Village Life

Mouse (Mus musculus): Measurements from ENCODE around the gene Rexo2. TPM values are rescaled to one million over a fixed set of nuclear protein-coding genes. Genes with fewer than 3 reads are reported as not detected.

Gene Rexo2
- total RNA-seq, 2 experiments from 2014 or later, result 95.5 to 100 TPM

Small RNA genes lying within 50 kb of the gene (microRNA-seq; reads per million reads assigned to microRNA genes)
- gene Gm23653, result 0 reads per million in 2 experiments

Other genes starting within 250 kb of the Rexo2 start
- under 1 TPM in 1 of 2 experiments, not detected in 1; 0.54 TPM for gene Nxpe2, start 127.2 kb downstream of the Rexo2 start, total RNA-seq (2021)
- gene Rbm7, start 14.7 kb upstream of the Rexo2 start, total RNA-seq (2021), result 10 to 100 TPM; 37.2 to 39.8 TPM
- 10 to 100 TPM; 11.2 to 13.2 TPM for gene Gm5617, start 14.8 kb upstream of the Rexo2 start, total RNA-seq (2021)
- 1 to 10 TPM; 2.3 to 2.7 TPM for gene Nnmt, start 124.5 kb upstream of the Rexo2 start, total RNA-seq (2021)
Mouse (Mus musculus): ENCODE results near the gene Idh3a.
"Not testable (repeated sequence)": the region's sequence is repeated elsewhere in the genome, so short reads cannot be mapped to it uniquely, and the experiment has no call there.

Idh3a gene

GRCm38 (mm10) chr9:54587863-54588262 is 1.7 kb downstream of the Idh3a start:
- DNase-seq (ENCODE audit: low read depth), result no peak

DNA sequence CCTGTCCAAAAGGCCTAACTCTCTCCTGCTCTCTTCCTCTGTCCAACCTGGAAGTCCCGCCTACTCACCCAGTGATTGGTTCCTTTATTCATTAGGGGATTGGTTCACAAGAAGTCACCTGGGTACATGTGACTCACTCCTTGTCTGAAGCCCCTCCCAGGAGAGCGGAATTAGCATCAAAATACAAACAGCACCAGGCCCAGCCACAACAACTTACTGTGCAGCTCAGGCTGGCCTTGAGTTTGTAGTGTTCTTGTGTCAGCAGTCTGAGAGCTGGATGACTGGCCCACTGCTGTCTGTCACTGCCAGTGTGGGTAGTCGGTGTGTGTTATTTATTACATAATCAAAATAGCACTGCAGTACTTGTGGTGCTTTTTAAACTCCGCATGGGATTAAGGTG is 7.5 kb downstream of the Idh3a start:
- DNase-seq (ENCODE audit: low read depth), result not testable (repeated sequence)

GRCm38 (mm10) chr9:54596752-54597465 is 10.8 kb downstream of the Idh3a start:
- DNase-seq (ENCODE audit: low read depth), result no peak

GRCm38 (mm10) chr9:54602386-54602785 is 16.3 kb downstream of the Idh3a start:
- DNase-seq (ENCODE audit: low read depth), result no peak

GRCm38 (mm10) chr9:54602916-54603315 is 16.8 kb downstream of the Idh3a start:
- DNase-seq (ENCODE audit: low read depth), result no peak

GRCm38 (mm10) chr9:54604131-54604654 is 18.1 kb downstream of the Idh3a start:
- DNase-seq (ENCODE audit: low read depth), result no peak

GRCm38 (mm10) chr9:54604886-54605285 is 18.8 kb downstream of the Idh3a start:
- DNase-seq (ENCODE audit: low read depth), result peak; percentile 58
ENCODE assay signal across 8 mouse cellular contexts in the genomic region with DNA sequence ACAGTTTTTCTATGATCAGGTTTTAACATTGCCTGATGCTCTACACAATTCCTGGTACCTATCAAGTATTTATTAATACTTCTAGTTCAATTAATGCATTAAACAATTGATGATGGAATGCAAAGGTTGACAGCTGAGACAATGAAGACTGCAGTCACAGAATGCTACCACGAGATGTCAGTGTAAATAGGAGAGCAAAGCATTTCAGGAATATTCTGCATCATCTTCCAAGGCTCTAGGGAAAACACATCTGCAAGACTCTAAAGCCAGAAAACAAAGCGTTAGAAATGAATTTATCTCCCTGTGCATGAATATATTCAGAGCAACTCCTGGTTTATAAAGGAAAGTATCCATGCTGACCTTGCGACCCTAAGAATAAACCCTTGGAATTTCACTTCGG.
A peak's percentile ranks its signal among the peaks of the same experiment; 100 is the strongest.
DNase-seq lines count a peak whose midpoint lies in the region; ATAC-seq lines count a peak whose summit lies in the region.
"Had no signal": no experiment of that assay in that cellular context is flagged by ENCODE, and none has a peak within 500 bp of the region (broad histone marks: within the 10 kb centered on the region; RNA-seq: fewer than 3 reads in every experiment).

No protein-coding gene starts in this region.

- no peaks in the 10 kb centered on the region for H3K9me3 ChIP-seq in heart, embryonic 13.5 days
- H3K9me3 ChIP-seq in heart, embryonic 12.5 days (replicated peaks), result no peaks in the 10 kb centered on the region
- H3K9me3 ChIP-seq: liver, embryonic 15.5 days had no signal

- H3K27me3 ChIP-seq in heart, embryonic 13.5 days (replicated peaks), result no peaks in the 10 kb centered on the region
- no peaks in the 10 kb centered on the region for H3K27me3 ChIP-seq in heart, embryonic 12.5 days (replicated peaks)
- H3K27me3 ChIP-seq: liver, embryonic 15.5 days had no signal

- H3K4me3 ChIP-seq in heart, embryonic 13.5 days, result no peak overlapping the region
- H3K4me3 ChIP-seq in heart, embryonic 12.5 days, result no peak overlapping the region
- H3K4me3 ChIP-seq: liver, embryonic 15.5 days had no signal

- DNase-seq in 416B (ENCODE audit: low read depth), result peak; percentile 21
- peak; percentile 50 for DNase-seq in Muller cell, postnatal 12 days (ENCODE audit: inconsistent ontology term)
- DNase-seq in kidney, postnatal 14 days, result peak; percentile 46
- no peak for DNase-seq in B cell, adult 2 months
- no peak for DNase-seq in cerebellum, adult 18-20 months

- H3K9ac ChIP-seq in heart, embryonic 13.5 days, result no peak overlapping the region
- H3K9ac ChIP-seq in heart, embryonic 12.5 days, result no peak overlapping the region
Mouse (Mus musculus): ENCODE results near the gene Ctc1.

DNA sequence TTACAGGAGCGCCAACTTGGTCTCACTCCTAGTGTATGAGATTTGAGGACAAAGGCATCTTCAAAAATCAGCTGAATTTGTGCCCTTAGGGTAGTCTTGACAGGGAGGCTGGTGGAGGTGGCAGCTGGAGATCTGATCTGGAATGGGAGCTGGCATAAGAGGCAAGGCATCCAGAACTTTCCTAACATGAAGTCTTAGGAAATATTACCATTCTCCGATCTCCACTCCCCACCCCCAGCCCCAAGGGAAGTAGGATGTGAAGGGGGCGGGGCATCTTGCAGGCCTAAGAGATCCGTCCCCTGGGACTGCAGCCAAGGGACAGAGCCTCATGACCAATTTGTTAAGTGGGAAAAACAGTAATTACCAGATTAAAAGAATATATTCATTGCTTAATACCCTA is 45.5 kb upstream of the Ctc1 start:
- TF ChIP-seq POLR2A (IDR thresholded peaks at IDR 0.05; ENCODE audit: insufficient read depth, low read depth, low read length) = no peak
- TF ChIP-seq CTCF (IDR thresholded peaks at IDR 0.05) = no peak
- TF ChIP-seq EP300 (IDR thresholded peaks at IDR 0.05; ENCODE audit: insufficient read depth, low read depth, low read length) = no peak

The eighteen-wheeler was travelling at sixty miles an hour round a blind bend when it hit the car Nancy Young was driving.  She never stood a chance.  Her husband and her daughter, Martha, were devastated by her death, and Elias hardly noticed that the compensation paid by the owners of the lorry was enough that he never needed to work again.For Elias, the worst part of the grief was the local widows, and a few would be divorcées, who clustered round him, offering to console him for his loss.  Some of them were extremely persistent and rather blatant in their offers.  He thought he never wanted to see an accidentally revealed breast again.Martha’s friends’ reaction was different;  they shunned her, as though losing a parent might be a transmissible disease.  Only a couple of the boys still wanted to date her, but they also assumed that with her mother gone, her knickers would come off much more easily than before.  She had no time for them at all;  she had given up all idea of university and decided she would stay at home and look after her father until he no longer needed her.Six months after Nancy’s death, it was a television programme that first brought Philipstown to their notice.  The presenter was sneering about a village where few people had television, where nobody drank, where there was no crime to speak of, and where the children were well behaved.  It seemed that the wonderful advantages of modern civilisation, like AIDS and drugs and muggings and graffiti had been denied to this village, and the presenter thought they were worse off because of it.Martha turned to her father and said, “Daddy, I wish we lived in a place like that.”Nothing more was said at the time, but Elias found himself thinking more and more about the real possibility of getting away from their old house, where there were so many memories, all of which still hurt every time he was reminded of his loss.  Soon after Christmas, they decided to go and look at this village where everything was old fashioned and simple.  Maps were consulted and routes planned;  it was a full day’s drive, so they left at six in the morning.About five o’clock the same afternoon, stopping outside what seemed to be the only hotel in Philipstown, Elias said to Martha, “You stay here in the car.  I’ll see if there are any rooms.”Inside the hotel, he was welcomed warmly and shown two excellent rooms, adjoining each other, but each with its own bathroom.  Evidently, there was not much demand for accommodation here in January, but their custom was welcomed.  After settling in, they came downstairs to find that there was no bar in the building.“You won’t find a bar here, we don’t have a liquor licence,” said the receptionist, a bright looking girl with shoulder length fair hair but wearing no make up, “but I şişli escort can do you coffee, or herb tea, and sandwiches if you wish.  Dinner isn’t until seven thirty.”“I really would like a beer,” said Elias, “Where’s the nearest bar?”“Twelve miles away at Elliottown,” came the surprising response, “Philipstown is dry.”“Oh,” said Elias in surprise, “I didn’t know there were any dry areas in the country nowadays?”“It isn’t illegal to sell alcohol here,” the girl explained, “It’s just that nobody happens to sell it.  Most things round here are like that;  either it isn’t here or there’s only one place to get it.”“What do you mean?” asked Martha.“Well, there’s nowhere to buy furniture, nowhere to buy books, only this hotel, only one clothes shop, only one garage and that’s the blacksmith’s as well, only one dairy.  Oh, and of course there’s only one chapel.  We all think pretty much alike in this village.”“What do you do for entertainment?” Martha persisted, judging the receptionist to be much her own age.“We don’t have a cinema, nor do most people have TV.  We go to church socials most weeks, except Lent and Advent of course, and I sing in the choir there, but that’s only to mid-summer.  I shall be married then.”“Congratulations.  I bet you can’t wait?” said Martha.Evidently, this was misinterpreted completely, because the receptionist stared at her and said tartly, “People round here do wait.  We don’t care to follow what city folk do.”With that, the girl disappeared into the office behind reception.Elias shrugged his shoulders and said, “Oh, dear.  Shall we look round the village then?”They went out on to the street just as someone rode past in a horse-drawn vehicle somewhat larger than a trap, pulled by a beautiful pair of greys.  In the passenger seats behind the driver were two girls and a boy, all in their late teens and obviously brother and sisters.  In fact, the two girls looked virtually identical, and the three youngsters were clearly close relatives of the man in early middle age who was driving the horses.One of the girls waved, and Martha waved back.Turning to her father, she said, “Well that’s one thing the girl was wrong about.”“What do you mean?” asked Elias.“When she said there was only one of everything.  It certainly isn’t a one-horse town!”Chuckling, they walked on.  There wasn’t very far to go.At the end of the quarter-mile long village main street, they came upon the chapel.  It wasn’t very high, but it seemed to cover quite a lot of ground.  The notice-board outside informed the casual reader that there were services daily at half past seven in the morning, and extra services on Saturday and Sunday evenings.  The organisation whose chapel it was seemed to be called the Church of the Conception Immaculate.  As they were looking at şişli escort bayan the board a tall, thin man who looked quite young until one noticed his balding head came out of the chapel and walked over to them.“Good evening, and God bless you both,” he said in a surprisingly deep voice, “I’m Pastor Benson, but most people call me Benjamin.  You must be the couple who have booked in to the hotel.  May I welcome you to our little community?”“News travels fast,” remarked Elias and the Pastor nodded, “I’m Elias Young and this is my daughter Martha.  We’re kind of looking round for somewhere to settle, and someone suggested here might be a good place for honest people.”“Why are you moving from where you were if you don’t mind my asking?”“My wife died a while back, and we can’t seem to get over it as long as we live in the same house.  I thought a fresh start might help.”The Pastor nodded his agreement, “That sounds wise to me.  If you do decide to settle here, I know you’ll be made welcome.  What’s your profession, sir?”“I’m a car mechanic, but I can turn my hand to most jobs to do with metal.”“God may have brought you here on purpose,” said the Pastor, to Elias’s surprise, “The village garage and smithy are getting to be too much for Seth Philips and he has no sons.  He’s well into his sixties and wants to relax a little before meeting his maker.  You should talk to him.”Martha decided she quite liked this Pastor, though she had never been very religious herself.She asked, “How difficult would it be to find a house?”The Pastor ignored her completely and continued to talk to Elias, “He lives in the little red painted cottage next to the smithy.  You can’t miss it.”Then he looked at Martha somewhat sternly, and said, “Children in this community do not interrupt their elders.”Martha retorted, “I’m not a child.  I shall be eighteen in three weeks time.”“And are you a virgin?” the Pastor asked.Both Elias and Martha blushed at such a frank question, but she stammered, “Y-yes I am.”“Children remain children in this community until they marry,” the Pastor intoned, “Then they become adults and may join adult conversations.  I bid you good day.”He turned and walked back into his chapel, leaving Martha feeling that she had been admonished in no uncertain terms.They walked back along the village street and at the far end, all of four hundred yards from the chapel was the sign, Seth Philips  Blacksmith   he had certainly never seen the like.  Each had four solid legs and a top like a table, but the top was concave, rather than level.  The legs were adjustable for height from about two feet six to three feet by means of a single screw mechanism.  There were what looked for all the world like police handcuffs, but padded with soft leather on two adjacent corners.  mecidiyeköy escort Later, he added straps to the base that were attached to the two legs which did not have cuffs on then, but about four inches off the ground, placed just over two feet apart.  Finally, padding was added to the concave top, evidently to make it comfortable for whoever was to sit on them.***Early in the morning of the day of the summer solstice the Six, Martha among them, went to the chapel, where the Pastor held a special service just for them and their mothers.  Of course, there were only four mothers, the twins sharing and Nancy having died.  Because of this Hope Elliot had rather taken Martha under her wing and had been her advisor, and had made her special dress.After the Pastor left, they moved into a little side room where the six matching long white gowns hung.  A bowl of home-made lemonade was on the side and each girl was encouraged to drink some.  There was a bathroom attached and each girl bathed, taking special care of her cleanliness, and her pubic hair was shaved off by her mother.  When each girl was clean, she came out of the bathroom and was helped into the floor-length white linen dress, high at the neck and very loose fitting, so that it felt as though the wind could cool every part of the body within it every time the girl moved.  Finally, all were ready and were given another glass of the lemonade.While this was going on, the five fathers and the four Elders of the Church took part in another special service, praying for God’s blessing on the ceremony to come, and consecrating the anointing oil to be used.  Elias was still totally in the dark as to what would happen.  All he knew was that his daughter had made him promise that no matter what happened, or what he saw, he would not disgrace her.Walking in single file from the dressing room, the girls moved into a side room of the chapel which Martha had never seen before.  The stands which had so puzzled Martha’s father were there, ready for use.“Not long now,” said Betsy, who seemed every bit as excited and yet relaxed as Martha felt.What the girls did not know was that the lemonade had been spiked with a liberal dose of alcohol which was beginning to take effect, lowering their inhibitions.  The girls were gently fitted with gags, comfortable enough but efficient in preventing them making any noise.Then each girl was led to one of the stands, picked at random by drawing a numbered disc from a bowl.  There her feet were carefully strapped into the foot rests, holding them two feet apart.  Bending forwards and resting on the cushions, each girl decided how high or low would be most comfortable for her as the supports were adjusted by the mothers.  Then each girl’s arms were cuffed in position wide apart above her head.  Finally, a soft velvet hood was slipped over her head concealing her features and hair.Each gown was then lifted from the back and thrown forward over the wearer’s head, revealing the buttocks and, because the feet were apart, the…